After my parents and siblings had gone to sleep, I took a bottle of merlot from the bar, placed a bowl of strawberries and a loaf of bread on the kitchen table, and consumed everything while drinking wine straight from the bottle. Then I decided to clear our refrigerator of leftovers: a slice of sponge cake from a colleague’s despedida, French fries and a burger one of my sisters had bought for our brother, whole-wheat cereal and a quarter-full carton of skimmed milk, a stick of bananacue, a half-eaten bar of chocolate, three-day-old pan de sal, and a tin of herb cream cheese. I wolfed down everything in twenty minutes and locked myself in the bathroom, vomited until there was nothing to throw up but stomach acid, brushed my teeth, showered. In an hour, I emerged from the bath, cleansed and fragrant, went to bed, and slept a deep, dreamless sleep.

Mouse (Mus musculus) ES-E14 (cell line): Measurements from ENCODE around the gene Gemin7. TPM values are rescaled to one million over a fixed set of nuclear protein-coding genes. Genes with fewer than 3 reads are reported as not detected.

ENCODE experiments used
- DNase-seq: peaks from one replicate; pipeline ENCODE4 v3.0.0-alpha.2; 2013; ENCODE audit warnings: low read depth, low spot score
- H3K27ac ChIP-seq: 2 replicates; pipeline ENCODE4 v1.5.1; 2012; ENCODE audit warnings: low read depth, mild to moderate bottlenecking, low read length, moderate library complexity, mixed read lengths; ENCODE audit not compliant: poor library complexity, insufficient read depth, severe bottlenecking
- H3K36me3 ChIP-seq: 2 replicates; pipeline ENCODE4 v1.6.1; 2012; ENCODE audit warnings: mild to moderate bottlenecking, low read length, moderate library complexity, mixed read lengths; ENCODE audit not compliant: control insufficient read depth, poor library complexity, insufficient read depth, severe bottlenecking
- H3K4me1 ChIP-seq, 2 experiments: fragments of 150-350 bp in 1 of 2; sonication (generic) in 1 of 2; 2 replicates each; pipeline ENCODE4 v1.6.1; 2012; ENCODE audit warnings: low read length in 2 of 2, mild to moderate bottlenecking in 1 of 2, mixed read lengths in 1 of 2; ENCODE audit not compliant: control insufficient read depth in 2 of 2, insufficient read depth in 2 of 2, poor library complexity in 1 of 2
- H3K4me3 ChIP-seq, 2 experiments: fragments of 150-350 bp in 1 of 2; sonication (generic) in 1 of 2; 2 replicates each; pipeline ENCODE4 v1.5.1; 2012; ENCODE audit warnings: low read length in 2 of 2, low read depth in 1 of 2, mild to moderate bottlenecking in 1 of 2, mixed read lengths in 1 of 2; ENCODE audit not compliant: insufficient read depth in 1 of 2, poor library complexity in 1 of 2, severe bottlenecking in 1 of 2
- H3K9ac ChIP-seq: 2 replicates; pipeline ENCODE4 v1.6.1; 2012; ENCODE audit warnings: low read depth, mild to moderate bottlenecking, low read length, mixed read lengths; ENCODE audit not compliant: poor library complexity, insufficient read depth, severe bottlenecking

The onset of bulimia, when not blamed on extreme or chronic dieting because of vanity or poor self-esteem, is commonly charged to familiar disorders: depression, anxiety, borderline personality. It is sometimes linked to dysmorphophobia, a term that derives from the Greek dysmorphia —denoting ugliness, deformity — and phobia — horror, aversion, irrational fear; the modern term for it is Body Dysmorphic Disorder (BDD), and it is classified by the DSM-5 in the obsessive-compulsive spectrum. Bulimics tend to be perfectionists: their high expectations of themselves lead them to adopt rigid standards, rules, and routines, and when they slip or fail to uphold their idea of who they are or ought to be — an idea necessarily conditioned by the demands of the society they live in — their composure caves in from the weight of their self-disappointment. What eases this pressure, this internal turmoil is a sense of a fresh start, a palpable proof that they can regain control, if not of their world or their circumstances, then of their bodies, themselves.